Concern: Call to End Impunity for crimes against journalists in India
We are writing as the International Federation of Journalists (IFJ), the world’s largest organisation of media professionals representing over 600.000 members in more than 140 countries, to urge your government to address the issue of impunity for violence against journalists in India.
On UN International Day to End Impunity for Crimes against Journalists, the IFJ has launched its annual campaign to ‘End Impunity for violence against journalists’, focusing on Mexico, Russia, Yemen, Somalia and India. We are mobilising our 187 affiliates worldwide to highlight the impunity in these countries. You can view the campaign here.
The IFJ’s principal mandate is to promote and defend the rights of journalists, including the right to life and physical safety. In this regard, we constantly monitor violations of our members’ rights around the world and we publish an annual report on journalists and media staff who are killed for no other reason than the legitimate practice of their profession.
According to the IFJ’s documentation, 55 journalists and media staff were killed in India between 2010 and 2020 and in only one case was someone convicted. Jyotirmoy Dey, a journalist affiliated with Midday newspapaer , who was killed in Powai India in June 11, 2011 got justice after seven years. An Indian court convicted and sentenced gangster Chhota Rajan and eight others to life in prison for murder and criminal conspiracy.
The IFJ’s documentation shows that:
3 journalists were killed in 2010
5 in 2011
5 in 2012
10 in 2013
2 in 2014
6 in 2015
6 in 2016
6 in 2017
8 in 2018
1 in 2019
3 in 2020
Most of the killings were related to journalists’ news reports that exposed crime and corruption and some, including that of Gauri Lankesh in September 2017 and Shujaat Bukhari in June 2018 in Srinagar, were linked to their political beliefs.
Many of the accused involved in the killings and attacks in India are from government agencies, security forces, political parties, religious sects, student political groups, criminal gangs and local mafias among others. We are concerned that investigating agencies are either indifferent or complicit. The result is a very poor rate of conviction.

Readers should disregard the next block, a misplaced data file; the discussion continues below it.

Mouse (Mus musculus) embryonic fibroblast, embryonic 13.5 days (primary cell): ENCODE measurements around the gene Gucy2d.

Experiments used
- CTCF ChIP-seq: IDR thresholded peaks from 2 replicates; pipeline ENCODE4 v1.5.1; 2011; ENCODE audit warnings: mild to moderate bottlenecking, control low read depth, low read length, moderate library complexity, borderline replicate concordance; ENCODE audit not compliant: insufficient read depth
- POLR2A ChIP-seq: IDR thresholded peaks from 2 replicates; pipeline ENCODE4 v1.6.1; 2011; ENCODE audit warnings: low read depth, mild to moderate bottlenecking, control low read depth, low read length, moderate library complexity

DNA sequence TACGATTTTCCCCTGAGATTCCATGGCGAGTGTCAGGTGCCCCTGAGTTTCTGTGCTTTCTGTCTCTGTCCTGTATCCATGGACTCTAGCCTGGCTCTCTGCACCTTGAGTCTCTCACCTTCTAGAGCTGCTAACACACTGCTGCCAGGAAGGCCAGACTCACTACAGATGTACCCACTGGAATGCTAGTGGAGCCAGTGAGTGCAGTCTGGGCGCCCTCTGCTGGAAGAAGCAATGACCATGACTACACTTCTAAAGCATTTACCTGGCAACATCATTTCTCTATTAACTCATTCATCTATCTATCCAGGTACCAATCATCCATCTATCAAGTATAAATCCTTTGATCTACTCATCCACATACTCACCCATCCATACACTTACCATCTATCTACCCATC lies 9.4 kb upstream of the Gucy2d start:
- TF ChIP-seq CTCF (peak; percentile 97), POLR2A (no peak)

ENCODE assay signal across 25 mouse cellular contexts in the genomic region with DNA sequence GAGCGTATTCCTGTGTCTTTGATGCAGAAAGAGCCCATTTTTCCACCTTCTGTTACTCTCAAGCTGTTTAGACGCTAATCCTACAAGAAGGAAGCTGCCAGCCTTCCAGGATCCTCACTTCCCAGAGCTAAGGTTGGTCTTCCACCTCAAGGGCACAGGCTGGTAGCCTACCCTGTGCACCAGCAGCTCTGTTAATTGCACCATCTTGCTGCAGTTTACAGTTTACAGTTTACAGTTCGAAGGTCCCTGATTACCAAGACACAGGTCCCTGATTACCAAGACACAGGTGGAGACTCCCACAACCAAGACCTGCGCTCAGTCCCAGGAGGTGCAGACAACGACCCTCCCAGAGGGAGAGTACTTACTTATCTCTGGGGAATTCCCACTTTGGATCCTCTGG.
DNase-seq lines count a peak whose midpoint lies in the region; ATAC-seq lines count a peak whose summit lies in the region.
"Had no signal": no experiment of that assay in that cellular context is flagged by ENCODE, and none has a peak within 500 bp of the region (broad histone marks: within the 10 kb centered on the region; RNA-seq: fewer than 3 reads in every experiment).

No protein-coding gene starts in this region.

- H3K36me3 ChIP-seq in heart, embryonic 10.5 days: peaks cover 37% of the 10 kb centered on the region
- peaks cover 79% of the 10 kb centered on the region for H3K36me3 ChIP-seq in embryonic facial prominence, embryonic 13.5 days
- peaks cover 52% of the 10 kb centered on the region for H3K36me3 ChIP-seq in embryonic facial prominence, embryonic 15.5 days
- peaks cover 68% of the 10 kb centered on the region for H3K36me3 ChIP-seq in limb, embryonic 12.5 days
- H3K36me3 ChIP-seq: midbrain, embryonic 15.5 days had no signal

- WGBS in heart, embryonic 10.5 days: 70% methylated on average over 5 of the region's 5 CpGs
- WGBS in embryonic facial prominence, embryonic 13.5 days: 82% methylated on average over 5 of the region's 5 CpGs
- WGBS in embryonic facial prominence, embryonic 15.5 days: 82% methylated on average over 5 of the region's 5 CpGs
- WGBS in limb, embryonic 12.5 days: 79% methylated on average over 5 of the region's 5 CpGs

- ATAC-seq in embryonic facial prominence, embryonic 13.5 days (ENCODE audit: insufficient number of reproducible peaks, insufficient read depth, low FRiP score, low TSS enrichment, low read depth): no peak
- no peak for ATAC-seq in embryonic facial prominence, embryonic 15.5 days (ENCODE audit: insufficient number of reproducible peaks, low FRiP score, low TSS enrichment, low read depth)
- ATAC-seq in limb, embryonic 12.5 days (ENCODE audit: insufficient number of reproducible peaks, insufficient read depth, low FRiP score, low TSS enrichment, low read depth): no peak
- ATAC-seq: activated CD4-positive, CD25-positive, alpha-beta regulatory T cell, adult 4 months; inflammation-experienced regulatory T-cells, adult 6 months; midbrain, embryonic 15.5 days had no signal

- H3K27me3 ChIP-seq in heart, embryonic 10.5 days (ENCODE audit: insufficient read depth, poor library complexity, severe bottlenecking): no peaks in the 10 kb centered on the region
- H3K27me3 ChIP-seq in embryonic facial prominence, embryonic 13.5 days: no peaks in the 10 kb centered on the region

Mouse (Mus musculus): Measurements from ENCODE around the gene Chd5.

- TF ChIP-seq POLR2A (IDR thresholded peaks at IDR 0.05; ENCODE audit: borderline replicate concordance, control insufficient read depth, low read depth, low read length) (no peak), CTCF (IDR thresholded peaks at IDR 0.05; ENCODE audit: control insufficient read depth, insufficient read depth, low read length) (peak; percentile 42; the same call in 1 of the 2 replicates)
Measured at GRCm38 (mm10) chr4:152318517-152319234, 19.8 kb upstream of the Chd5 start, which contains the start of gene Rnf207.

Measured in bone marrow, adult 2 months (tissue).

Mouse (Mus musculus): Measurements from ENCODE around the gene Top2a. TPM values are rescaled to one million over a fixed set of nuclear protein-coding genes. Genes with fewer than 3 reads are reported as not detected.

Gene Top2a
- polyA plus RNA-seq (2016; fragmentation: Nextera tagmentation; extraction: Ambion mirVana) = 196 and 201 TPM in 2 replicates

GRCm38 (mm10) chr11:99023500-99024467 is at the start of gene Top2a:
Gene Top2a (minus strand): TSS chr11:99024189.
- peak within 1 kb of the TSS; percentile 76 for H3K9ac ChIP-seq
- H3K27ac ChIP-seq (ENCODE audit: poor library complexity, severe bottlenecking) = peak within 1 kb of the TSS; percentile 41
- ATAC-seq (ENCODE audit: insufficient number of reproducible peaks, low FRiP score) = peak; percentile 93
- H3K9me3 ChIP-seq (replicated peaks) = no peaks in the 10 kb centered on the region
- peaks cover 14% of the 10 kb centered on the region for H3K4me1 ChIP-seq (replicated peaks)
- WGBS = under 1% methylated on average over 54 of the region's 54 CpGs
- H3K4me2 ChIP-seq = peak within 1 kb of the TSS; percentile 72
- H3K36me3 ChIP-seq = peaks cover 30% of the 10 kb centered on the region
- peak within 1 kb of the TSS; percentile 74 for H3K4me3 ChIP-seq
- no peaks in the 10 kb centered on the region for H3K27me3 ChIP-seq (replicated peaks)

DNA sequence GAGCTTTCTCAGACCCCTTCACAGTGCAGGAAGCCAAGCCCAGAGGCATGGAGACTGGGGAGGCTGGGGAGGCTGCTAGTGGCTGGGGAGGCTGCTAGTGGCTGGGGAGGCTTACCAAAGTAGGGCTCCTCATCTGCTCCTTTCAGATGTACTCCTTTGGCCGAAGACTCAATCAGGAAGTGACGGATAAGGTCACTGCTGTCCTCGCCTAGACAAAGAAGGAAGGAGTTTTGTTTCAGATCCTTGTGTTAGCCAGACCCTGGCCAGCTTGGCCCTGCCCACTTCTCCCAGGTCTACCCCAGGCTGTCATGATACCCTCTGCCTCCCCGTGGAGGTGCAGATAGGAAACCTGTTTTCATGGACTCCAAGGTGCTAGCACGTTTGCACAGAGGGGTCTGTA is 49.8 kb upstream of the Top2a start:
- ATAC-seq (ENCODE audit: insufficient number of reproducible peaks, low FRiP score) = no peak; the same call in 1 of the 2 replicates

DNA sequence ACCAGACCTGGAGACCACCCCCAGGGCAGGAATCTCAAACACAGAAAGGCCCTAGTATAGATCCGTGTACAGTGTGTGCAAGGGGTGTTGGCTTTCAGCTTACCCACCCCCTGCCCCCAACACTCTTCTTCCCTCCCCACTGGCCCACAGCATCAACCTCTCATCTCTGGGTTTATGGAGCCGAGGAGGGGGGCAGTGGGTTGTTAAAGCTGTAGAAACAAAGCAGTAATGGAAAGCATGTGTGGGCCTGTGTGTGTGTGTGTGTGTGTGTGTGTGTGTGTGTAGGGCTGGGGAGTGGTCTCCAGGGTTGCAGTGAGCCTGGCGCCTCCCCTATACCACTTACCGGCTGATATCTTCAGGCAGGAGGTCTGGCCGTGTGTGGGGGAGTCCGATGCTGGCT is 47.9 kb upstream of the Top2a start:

One of the most prominent cases of impunity is the murder of K Satyaranayana, a journalist based in Andhra Pradesh. Although six suspects were arrested, they were released on bail within a month.
In several cases the investigation is slow, uneven and inconsistent. In some instances, such as the case of Amit Topno killed in 2018, the challenge begins with trying to establish the motive for the killing.
Besides the murder of journalists, the IFJ has documented 65 media rights violations including arrests, attacks, censorship harassment, misuse of law and economic pressure in India from January- October 2020.
Although police investigations are underway in many cases most of these remain inconclusive. The end result of this inaction is that India’s media remains under grave threat through intensifying harassment and intimidation both online and offline – with perpetrators brazen in the knowledge that they can elude punishment.
Together with our affiliates in India, the Indian Journalists Union (IJU) and National Union of Journalists– India (NUJ-I) we demand that your government, judiciary and law enforcement agencies undertake complete and effective investigations of all violations of journalists’ rights and bring to justice the perpetrators of crimes against journalists.
We urge your government to dispel the impression of indifference in the face of deadly assaults against journalists. There is so much more that can be done with a genuine commitment to fighting impunity. It needs to start with justice for the victims of violence.
IFJ General Secretary